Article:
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2-year transportation bill unanimously passed by EPW

Posted on November 9, 2011

The U.S. Senate Committee on Environment and Public Works (EPW) unanimously passed a bipartisan transportation reauthorization bill, S. 1813 or MAP-21, Moving Ahead for Progress in the 21st Century, which funds projects at current levels plus inflation over the next two years.

The legislation maintains funding at current levels, reforms the nation's transportation programs to make them more efficient and provides robust assistance for transportation projects under the Transportation Infrastructure Finance and Innovation Act (TIFIA) program to leverage state, local and private-sector funding, according to the EPW.

The two-year transportation plan was drafted by the committee's Chairwoman, Sen. Barbara Boxer (D-CA), and Sen. James Inhofe (R-OK). The bill's co-sponsors include the Senate Finance Committee's Chairman Sen. Max Baucus (D-MT) and Sen. David Vitter (R-LA), who are trying to find the money to pay for the plan.

The Senate bill aims to give states more flexibility in choosing what kinds of projects best meet their needs, while also requiring that they show in a more systematic way that they are using their aid to achieve federal goals like relieving traffic congestion, reducing air pollution and keeping roads and bridges in good repair, reported The Washington Post. It would eliminate or collapse 90 separate highway programs, each with its own pot of money, into about 30 mostly larger pots, providing a departure from the current highway program.

"I couldn't be more proud today to be Chairman of this Committee. The bill before us is completely bipartisan, and therefore, nobody will think it is perfect, but it is a very strong commitment to our transportation system and to the health of our businesses, workers and communities who depend on it, said Sen. Boxer. "No nation can be an economic leader if it can't move people and goods; no nation can thrive if its people are trapped in traffic, losing 4.8 billion hours from work and paying the price for polluted air."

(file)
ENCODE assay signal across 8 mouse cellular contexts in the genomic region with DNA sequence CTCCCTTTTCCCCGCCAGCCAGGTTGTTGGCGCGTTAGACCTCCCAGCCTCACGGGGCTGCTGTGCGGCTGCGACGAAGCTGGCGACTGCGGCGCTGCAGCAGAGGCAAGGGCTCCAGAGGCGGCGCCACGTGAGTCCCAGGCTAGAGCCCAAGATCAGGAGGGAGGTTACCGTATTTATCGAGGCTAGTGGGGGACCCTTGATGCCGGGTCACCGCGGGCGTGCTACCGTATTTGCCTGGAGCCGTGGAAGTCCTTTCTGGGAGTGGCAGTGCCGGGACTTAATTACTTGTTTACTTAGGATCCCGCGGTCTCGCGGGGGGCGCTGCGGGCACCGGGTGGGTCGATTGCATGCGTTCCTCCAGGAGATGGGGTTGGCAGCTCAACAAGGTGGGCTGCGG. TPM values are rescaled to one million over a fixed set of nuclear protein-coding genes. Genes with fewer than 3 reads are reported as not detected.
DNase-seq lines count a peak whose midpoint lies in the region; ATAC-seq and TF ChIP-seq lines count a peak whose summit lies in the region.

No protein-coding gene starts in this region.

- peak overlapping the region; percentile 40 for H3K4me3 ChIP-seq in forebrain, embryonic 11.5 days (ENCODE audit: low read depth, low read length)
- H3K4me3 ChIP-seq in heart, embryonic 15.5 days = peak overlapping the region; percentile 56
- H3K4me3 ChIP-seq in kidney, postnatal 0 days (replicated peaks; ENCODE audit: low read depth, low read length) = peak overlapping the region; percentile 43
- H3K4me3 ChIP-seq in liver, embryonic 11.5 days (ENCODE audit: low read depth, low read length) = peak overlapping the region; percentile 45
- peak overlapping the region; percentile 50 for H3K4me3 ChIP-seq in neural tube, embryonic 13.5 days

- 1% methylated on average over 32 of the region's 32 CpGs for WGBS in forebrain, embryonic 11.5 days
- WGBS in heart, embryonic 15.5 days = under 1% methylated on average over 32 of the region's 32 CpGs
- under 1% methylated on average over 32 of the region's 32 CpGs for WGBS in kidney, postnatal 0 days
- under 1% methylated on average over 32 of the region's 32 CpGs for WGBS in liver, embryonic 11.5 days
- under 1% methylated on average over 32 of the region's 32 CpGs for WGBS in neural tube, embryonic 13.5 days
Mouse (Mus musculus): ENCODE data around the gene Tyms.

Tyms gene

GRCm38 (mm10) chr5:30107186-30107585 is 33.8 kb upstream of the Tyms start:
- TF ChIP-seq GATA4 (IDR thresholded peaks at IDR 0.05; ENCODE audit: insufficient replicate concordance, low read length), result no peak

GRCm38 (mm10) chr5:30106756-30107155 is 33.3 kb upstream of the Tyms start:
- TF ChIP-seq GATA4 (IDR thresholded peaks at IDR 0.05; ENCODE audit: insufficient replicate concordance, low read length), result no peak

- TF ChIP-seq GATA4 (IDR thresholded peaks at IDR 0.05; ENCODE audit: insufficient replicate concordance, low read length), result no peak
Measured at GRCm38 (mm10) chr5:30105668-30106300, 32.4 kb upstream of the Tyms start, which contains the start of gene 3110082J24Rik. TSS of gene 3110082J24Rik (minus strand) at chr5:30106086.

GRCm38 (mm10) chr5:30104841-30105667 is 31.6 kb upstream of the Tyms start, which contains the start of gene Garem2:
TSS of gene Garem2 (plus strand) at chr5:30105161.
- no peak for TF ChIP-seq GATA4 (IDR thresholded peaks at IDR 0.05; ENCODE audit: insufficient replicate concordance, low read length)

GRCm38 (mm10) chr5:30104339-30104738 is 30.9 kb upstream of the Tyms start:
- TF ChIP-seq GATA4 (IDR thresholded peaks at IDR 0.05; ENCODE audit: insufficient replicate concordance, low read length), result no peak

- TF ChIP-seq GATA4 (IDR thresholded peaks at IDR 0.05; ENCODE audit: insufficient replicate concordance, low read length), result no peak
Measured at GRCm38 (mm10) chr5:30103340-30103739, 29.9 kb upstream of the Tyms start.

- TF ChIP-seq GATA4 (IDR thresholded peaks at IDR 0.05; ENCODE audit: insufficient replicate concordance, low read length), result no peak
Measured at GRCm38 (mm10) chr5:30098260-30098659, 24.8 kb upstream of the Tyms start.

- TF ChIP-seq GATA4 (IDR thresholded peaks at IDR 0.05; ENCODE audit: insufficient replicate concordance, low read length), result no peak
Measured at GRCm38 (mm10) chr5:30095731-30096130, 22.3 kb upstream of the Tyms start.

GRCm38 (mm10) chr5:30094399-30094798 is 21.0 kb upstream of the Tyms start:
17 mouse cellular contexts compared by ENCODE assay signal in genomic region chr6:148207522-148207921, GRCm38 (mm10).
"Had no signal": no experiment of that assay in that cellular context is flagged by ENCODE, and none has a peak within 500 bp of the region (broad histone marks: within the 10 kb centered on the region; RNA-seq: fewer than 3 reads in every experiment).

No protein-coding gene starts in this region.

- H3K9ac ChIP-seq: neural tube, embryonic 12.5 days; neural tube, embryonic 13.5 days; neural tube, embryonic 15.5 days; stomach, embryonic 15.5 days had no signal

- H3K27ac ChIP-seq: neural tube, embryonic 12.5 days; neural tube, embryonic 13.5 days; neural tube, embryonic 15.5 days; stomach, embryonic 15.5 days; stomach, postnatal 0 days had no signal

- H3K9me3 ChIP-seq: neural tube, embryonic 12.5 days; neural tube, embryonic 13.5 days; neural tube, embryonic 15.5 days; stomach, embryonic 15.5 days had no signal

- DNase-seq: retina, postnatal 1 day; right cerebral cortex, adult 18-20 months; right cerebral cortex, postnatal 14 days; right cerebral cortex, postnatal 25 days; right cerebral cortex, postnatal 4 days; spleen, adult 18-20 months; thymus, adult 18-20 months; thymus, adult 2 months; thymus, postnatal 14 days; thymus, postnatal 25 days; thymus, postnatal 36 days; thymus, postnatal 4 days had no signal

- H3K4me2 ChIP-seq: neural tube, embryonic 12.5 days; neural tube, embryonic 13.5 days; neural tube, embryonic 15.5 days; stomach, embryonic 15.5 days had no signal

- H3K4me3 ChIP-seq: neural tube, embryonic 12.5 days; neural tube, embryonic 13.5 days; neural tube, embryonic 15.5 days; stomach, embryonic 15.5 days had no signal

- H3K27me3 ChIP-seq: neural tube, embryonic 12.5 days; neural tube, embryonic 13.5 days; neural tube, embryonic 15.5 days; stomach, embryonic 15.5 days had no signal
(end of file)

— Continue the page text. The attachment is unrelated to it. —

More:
The bill would also increase funding for a federal transportation loan guarantee program from $122 million a year to $1 billion a year, while reducing the share of money states have to contribute to projects. The federal guarantees can reduce states' financing cost for large projects through lower interest rates.

"I must point out that our bill still has a $12 billion shortfall," said Sen. Inhofe. "We are very fortunate to have the Chairman of the Finance Committee, Senator Baucus, working so closely with us toward a bipartisan solution. I will continue to support his efforts and work behind the scenes to help him with Republicans. The only way this bill will move forward is if it is fiscally responsible and does not add to the deficit."  

Rep. John Mica (R-Fla.), chairman on the House Transportation Committee, has not yet introduced his plan but has outlined some key features that are similar to the Senate's bill, including the elimination or collapse of all 108 existing federal highway and transit programs into a handful of aid programs to give states more flexibility in choosing projects, The Washington Post reported.

House Republicans are expected to release a six-year transportation authorization plan later this month.

"While we would prefer to see a longer-term authorization, this bill is a significant step forward in addressing our nation's vast transportation infrastructure needs," said Building America's Future President Marcia Hale in a statement. "The bill includes many of the critical reforms that Building America's Future has long supported, including consolidating or eliminating programs; taking steps to ensure that projects can be completed faster, such as expanding innovative contracting methods and encouraging early coordination between relevant reviewing agencies; increasing Transportation Infrastructure Finance and Innovation Act (TIFIA) authorization; including greater accountability; and recognizing the importance of reliable goods movement by establishing a new Freight Network Program. However, the bill should have done more to give states greater flexibility to toll their interstates." 

 

 

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